Miranda’s hopes were more than fulfilled. The cast recording was the highest-charting Broadway album since Camelot in 1963, and the first cast recording to reach number one on the Top Rap Albums chart. It is currently the highest-selling Broadway cast album of all time, and, as of the time of writing in June 2020, still remains on the Billboard 200 chart.
Hamilton received a $1.5 million grant from the Rockerfeller Foundation which provided 20,000 New York City public school students with $10 tickets to the show combined with an educational program provided by the Gilder Lehman Institute of American History. Now known as EduHam, the program has been extended to over 160,000 students across the United States. Since the COVID-19 shutdown in March 2020, EduHam has been made available online with EduHam at Home, and will be available for free until August 2020.
The musical was also groundbreaking for the profit-sharing contract negotiated a year into the Broadway run that would see profits from the show shared with all the actors who had participated in workshops and the original production.
2016 proved to be another big year for Hamilton, with the release of a book, a documentary, and the first production outside of New York.
Hamilton: The Revolution is a history of the development of the musical co-written by Lin-Manuel Miranda and Jeremy McCarter. The book included a heavily-annotated libretto, and Barnes & Noble also released a Deluxe edition that features a poster, frameable reproductions of collectible artifacts, photography portraits, and a bonus CD of Lin-Manuel Miranda reading the annotations.
Hamilton opened in Chicago at the PrivateBank Theatre on September 27, 2016 and ran until January 5, 2020.
In October 2016, PBS released a making-of documentary, Hamilton’s America.
Though not officially affiliated with the show, a podcast about the musical, The Hamilcast, was launched by Gillian Pensavalle in January 2016. To date, the podcast has released over 200 episodes and features interviews with cast members, the entire creative team, historians, and Broadway actors.
The first U.S. national tour (Phillip Company) commenced in March 2017 and was followed by two more tours. The third tour (Peggy Company) was playing at the Orpheum Theatre in San Francisco when the COVID-19 shutdown was announced.
Hamilton commenced previews on the West End at the Victoria Palace Theatre on December 6, 2017, and officially opened December 21, 2017.
Throughout 2018, Lin-Manuel Miranda released songs from The Hamilton Mixtape, covers of 23 songs from the musical performed by leading musicians and recording artists including The Roots, Busta Rhymes, Sia, Queen Latifah, Alicia Keys, Ashanti, Ja Rule, Kelly Clarkson, Dessa, John Legend, and many more. The releases were called “Hamildrops”
Hamilton played a limited-engagement run in Puerto Rico from January 11, 2019 until January 27, 2019. The event reportedly raised over $14 million which was distributed to artists and arts programs throughout Puerto Rico, still recovering from Hurricane Maria.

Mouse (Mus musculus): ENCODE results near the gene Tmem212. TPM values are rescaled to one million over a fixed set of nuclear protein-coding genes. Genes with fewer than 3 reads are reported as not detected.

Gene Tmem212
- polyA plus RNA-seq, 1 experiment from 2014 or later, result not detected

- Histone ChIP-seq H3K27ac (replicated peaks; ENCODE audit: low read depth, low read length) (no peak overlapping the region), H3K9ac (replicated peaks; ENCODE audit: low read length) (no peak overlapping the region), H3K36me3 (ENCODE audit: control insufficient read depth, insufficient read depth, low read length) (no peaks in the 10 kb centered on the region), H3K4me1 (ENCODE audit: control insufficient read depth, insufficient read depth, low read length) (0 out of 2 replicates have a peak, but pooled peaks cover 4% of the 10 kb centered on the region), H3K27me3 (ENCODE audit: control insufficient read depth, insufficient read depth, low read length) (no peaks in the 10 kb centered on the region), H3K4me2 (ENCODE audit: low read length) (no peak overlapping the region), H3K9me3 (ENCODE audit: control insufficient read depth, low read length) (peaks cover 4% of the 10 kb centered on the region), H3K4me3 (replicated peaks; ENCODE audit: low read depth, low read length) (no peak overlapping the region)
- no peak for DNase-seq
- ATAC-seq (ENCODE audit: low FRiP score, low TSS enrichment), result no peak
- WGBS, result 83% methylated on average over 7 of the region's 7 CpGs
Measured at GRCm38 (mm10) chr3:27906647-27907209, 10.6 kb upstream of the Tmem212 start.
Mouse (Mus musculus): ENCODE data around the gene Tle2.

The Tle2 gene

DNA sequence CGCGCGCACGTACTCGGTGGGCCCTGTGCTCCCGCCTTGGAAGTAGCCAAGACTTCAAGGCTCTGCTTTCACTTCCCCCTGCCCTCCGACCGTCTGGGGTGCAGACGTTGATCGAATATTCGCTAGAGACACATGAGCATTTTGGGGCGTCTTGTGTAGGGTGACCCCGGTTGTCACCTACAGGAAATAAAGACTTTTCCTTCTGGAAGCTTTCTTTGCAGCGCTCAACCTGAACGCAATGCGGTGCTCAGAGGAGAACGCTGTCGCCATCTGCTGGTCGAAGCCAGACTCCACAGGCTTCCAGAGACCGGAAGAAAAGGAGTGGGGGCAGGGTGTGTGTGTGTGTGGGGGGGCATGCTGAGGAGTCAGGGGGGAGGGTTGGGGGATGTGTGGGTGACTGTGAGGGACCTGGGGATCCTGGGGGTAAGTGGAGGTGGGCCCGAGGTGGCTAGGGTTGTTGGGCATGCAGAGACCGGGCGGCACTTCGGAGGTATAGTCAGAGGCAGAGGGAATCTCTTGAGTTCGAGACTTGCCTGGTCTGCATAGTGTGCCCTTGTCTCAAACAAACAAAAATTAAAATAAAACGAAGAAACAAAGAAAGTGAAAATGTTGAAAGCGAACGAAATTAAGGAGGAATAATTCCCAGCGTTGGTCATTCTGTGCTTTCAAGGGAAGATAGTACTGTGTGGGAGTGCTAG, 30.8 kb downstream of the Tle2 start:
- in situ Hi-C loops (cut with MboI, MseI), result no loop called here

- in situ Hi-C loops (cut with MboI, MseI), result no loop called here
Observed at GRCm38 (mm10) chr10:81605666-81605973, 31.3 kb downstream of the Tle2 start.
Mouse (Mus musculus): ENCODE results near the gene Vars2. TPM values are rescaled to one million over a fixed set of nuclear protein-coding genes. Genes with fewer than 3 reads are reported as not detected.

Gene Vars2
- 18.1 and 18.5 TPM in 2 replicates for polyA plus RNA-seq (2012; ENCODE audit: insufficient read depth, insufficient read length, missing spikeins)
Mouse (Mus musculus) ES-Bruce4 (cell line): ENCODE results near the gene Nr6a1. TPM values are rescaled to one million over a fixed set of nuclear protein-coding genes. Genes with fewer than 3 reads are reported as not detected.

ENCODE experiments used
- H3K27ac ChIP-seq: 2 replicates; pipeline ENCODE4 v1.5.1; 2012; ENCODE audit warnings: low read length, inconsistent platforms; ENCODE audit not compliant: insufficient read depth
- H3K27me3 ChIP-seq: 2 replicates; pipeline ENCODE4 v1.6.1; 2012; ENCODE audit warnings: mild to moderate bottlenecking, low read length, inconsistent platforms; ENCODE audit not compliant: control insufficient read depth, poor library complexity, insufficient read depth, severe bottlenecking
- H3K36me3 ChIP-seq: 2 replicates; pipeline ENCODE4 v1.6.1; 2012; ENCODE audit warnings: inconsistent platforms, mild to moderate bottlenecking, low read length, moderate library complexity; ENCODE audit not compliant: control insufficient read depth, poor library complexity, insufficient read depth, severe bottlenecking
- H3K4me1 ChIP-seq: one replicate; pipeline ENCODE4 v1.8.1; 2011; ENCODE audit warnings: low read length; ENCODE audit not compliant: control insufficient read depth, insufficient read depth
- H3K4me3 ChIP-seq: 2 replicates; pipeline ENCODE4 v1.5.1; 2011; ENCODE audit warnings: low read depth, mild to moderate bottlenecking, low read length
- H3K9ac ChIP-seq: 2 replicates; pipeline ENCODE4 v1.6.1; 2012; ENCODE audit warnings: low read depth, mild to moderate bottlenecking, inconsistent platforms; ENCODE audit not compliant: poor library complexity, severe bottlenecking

The musical was scheduled to open at the Pantages Theatre in Los Angeles in March 2020.
All current productions of Hamilton are on hold due to the COVID-19 pandemic.
An Australian run is scheduled to open in Sydney, in March 2021.
It is predicted that when licensing is made available, Hamilton will be the most produced musical in the United States.
Produced by RadicalMedia, and directed by Thomas Kail, Hamilton was filmed live on Broadway in June 2016. The 9-camera shoot was completed over three days, with a Sunday matinee and Tuesday evening performance captured before a live audience. Close-ups, dolly, crane, and Steadicam shots, and extra coverage, were filmed without an audience present.
The filmed live production features the original Broadway cast minus Betsy Struxness, Emmy Raver Lampman, and Javier Muñoz.
Financed by the musical’s Broadway producers, the shoot reportedly cost $10 million.
On February 3, 2020, following an intense bidding war, Disney bought the film of Hamilton for around $75 million. The final amount was adjusted following the decision to bring forward the air date, and to stream the film on Disney+ rather than release it in cinemas.
Initially scheduled to air in cinemas in October 2021, the air date was bought forward as a result of the COVID-19 pandemic and shutdown of live theatre. Hamilton will stream on Disney+ from July 3, 2020.
According to Lin-Manuel Miranda on Twitter, the musical will remain on the streaming platform indefinitely.
1. I know this now! It',s midnight July 3 PST, so that',s 3am for us in NY and east coast, do the math til your time zone.&mdash, Lin-Manuel Miranda (@Lin_Manuel) June 22, 2020
2. Not just one day.
3. You will just have it. For as many times as you like, right next to A Goofy Movie and Talespin and An Extremely Goofy Movie...❤️ https://t.co/v6h260FDSw
At the time of writing (June 2020), the official Hamilton musical website did not make any reference to Disney+ stream, though announcements about the partnership with Disney were included on the News page.
Several commentators have noted that the digital release of Hamilton could change the way theatre is made available on screen, and that it will likely lead to a rise in live theatre captures.